On one main road leading to Fatih Camii, we were tugged by the siren call of honey sold on the comb that we spied through a small bakkal window. This particular honey, it turns out, was from Erzurum, the owner of the shop's home town. We had already purchased quite a bit of honey prior to this on our trip and had sworn that we would stop... but this honey was just so tempting. And so the negotiation dance began with the owner originally quoting us an insanely high price and us working him down to a more reasonable one, almost walking out, ruffling the owner's feathers, and at last agreeing on a acceptable final price. He triple wrapped our honey-filled comb and we were off, hoping that our honey would survive the journey back home. 

We ended the night immersed in good conversation with friends and a delicious fish dinner at Cibalikapı Balıkçısı, a fish restaurant overlooking the Golden Horn that remains one of my favorites in Istanbul. Their cold meze were extremely fresh and flavorful and included sun-dried tomatoes stuffed with anchovies, sea bass in a mustard sauce, greens, and the armenian chickpea patties called topik, which I had never tried before. A string of tasty warm meze came next- grilled octopus, clams in wine and butter sauce, langoustine, and lightly fried calamari. We were too stuffed for a whole fish, but made room for baked helva desert made with tahini, honey, and cut up fruit that made the pleasure centers in my brain ring to high heaven. 

The second trip into Fatih was with the aim of sampling boza at the famed Vefa Bozacısı. Since it was my second time going there for boza, I knew to get dried chickpeas from the small bakkal across the street. The shop owner looked at me with raised eyebrows, as he handed me the small brown paper bag, surprised that I knew this step in the boza eating ritual. The shop itself is a neighborhood treasure, with a sunken marble slab at the right part of its entrance designating the thousands of feet that have tread in for this cinnamon-dusted fermented wheat treat since 1876. It was around noon and nearly every one of its small tables was filled with friends and families sharing in a small treat. Fresh people streamed in as tables vacated. The shop, an organism inhaling and exhaling. We scraped the bottom of our boza glasses and headed back out into the neighborhood.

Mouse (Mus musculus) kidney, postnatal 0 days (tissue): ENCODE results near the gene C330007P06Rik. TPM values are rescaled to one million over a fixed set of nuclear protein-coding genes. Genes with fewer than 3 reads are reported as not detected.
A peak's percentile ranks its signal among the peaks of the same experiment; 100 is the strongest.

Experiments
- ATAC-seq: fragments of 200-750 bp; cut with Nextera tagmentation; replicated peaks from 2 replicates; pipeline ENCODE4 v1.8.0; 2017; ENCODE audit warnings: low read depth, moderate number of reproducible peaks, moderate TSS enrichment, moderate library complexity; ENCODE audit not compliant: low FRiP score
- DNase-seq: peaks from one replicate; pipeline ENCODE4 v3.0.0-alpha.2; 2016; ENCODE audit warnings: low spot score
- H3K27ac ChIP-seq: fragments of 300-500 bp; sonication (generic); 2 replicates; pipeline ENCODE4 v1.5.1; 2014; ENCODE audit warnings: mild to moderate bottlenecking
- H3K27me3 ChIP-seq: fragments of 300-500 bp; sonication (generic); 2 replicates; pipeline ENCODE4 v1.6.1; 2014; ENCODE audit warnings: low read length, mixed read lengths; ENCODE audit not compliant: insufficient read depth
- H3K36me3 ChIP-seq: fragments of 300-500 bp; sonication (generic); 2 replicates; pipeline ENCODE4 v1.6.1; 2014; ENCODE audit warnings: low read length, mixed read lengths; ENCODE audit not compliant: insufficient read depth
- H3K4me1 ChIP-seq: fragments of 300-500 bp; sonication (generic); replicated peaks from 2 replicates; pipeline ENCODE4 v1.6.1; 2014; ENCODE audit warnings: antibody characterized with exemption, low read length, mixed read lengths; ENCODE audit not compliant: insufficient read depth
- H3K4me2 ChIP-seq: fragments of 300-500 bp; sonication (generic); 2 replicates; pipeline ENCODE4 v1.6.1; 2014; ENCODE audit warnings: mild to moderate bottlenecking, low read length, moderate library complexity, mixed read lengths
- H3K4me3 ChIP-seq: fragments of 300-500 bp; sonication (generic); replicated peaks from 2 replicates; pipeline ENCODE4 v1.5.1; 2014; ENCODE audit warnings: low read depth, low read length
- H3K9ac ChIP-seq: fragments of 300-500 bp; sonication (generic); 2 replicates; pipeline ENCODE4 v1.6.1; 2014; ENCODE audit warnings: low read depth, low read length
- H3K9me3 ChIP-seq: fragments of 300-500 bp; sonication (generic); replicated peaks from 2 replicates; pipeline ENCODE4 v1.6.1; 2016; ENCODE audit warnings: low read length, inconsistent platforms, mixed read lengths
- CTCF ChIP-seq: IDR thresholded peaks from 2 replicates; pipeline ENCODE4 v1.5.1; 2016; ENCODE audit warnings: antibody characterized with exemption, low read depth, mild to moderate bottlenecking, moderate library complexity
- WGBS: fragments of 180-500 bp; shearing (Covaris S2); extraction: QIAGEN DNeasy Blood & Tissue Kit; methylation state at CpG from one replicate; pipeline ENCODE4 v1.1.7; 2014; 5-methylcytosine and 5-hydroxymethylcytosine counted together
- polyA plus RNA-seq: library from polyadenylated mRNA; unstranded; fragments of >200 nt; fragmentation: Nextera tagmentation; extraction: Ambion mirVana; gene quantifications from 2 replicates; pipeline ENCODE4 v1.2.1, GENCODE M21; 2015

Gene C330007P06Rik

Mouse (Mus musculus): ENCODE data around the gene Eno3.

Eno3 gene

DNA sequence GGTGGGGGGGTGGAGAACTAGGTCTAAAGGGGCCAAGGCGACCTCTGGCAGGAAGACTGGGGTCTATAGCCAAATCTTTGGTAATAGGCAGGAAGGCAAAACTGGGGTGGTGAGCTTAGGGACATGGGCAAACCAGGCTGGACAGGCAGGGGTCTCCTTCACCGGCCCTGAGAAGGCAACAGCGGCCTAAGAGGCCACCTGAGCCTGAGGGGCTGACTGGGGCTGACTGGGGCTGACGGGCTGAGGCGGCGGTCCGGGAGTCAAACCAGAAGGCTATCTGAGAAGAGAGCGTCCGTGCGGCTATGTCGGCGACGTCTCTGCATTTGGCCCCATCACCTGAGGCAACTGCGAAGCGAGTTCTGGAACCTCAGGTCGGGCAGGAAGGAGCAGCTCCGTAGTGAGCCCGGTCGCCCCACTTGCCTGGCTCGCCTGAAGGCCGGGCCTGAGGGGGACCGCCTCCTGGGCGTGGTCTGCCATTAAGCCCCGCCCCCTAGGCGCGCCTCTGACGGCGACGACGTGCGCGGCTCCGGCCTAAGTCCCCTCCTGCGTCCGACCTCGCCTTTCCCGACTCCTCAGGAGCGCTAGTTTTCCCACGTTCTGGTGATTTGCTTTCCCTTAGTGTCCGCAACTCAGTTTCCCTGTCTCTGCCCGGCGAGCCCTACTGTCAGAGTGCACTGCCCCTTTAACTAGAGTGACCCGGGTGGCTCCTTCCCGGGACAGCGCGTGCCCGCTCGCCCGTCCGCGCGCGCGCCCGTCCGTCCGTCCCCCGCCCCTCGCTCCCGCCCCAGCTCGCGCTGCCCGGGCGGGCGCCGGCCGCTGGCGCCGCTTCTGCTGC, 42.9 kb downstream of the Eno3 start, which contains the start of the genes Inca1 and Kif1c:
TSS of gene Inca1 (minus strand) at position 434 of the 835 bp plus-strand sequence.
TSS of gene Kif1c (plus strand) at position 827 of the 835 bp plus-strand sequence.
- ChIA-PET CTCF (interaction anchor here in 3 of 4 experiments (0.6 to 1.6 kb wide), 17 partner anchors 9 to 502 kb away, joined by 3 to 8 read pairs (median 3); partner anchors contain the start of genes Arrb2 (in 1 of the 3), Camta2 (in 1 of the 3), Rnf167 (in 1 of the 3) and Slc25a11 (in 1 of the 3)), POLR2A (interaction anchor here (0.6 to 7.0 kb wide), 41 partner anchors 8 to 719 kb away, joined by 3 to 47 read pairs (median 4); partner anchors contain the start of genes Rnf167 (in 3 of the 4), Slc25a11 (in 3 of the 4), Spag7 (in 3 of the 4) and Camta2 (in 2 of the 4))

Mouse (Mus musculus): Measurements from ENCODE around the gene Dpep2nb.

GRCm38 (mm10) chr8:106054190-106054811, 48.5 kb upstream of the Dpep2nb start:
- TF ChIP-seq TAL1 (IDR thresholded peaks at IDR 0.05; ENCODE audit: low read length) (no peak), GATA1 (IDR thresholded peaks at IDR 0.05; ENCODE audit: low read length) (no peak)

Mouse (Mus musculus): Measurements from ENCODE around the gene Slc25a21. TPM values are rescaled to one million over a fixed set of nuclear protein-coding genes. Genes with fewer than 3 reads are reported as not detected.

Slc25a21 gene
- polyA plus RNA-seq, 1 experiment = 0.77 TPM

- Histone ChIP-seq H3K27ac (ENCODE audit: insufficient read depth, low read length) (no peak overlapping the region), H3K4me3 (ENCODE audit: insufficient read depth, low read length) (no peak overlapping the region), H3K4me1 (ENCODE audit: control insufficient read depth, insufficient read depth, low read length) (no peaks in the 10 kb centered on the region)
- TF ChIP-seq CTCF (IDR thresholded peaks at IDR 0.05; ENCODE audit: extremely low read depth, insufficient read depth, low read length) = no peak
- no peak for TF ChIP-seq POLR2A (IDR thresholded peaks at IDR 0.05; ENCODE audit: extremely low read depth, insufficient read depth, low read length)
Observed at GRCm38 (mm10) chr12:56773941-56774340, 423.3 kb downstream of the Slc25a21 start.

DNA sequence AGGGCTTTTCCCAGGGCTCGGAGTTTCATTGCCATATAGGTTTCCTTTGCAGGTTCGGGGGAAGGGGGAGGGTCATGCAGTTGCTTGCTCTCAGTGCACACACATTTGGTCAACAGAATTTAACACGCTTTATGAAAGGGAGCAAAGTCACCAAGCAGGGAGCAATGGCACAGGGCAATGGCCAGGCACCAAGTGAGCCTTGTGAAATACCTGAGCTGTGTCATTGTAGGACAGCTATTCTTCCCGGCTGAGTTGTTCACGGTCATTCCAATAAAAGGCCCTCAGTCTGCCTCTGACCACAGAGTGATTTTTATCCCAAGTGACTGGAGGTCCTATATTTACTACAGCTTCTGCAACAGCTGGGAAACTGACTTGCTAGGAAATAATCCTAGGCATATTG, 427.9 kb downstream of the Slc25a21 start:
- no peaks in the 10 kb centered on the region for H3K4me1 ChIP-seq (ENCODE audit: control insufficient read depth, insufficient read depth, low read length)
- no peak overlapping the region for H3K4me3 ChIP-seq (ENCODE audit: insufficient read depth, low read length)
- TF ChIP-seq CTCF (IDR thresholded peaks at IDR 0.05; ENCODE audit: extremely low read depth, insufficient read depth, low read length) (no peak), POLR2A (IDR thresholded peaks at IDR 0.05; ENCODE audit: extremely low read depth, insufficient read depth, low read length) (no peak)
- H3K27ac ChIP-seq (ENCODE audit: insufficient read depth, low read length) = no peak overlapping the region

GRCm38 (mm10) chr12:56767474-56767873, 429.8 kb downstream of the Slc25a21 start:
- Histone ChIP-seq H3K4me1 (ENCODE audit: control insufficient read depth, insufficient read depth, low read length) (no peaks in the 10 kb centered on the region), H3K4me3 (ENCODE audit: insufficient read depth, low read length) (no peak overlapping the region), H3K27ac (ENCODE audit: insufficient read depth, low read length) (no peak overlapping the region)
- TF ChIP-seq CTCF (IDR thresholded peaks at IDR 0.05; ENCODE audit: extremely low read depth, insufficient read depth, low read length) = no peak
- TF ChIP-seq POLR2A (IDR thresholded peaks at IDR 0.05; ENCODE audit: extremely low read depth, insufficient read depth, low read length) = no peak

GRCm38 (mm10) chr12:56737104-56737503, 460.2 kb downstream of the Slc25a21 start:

We tried to visit Vefa Kilise Camii to take a peek at the remaining traces of Byzantine mosaics in its domes, but it was locked. Instead, we walked a few blocks down and popped into the Şeyh Ebu'l Vefa Camii, whose grounds included an area with holy tombs, where people were praying, and an old graveyard whose gravestones serve as lounge chairs for cats. Before heading to Kadinlar Pazari's honey shops and aqueduct view where we finished our walk, we stopped first for lentil soup and a bite of chickpeas, rice, and chicken at a neighborhood shop- one of those ubiquitous Istanbul street treats that I'd somehow managed to skip over in my last five years in the city. And, what a shame that I had, because it was delicious- a wedding of simplicity and taste. 

So there it is, just a snippet of our days (re)visiting Istanbul, and the city was as beautiful as ever. The biggest highlight, of course, was seeing friends throughout my stay, some who I hadn't seen in years. You would think I'd be satiated, but I am already counting down the days until I get to come back. 












Seyh Ebu'l Vefa Camii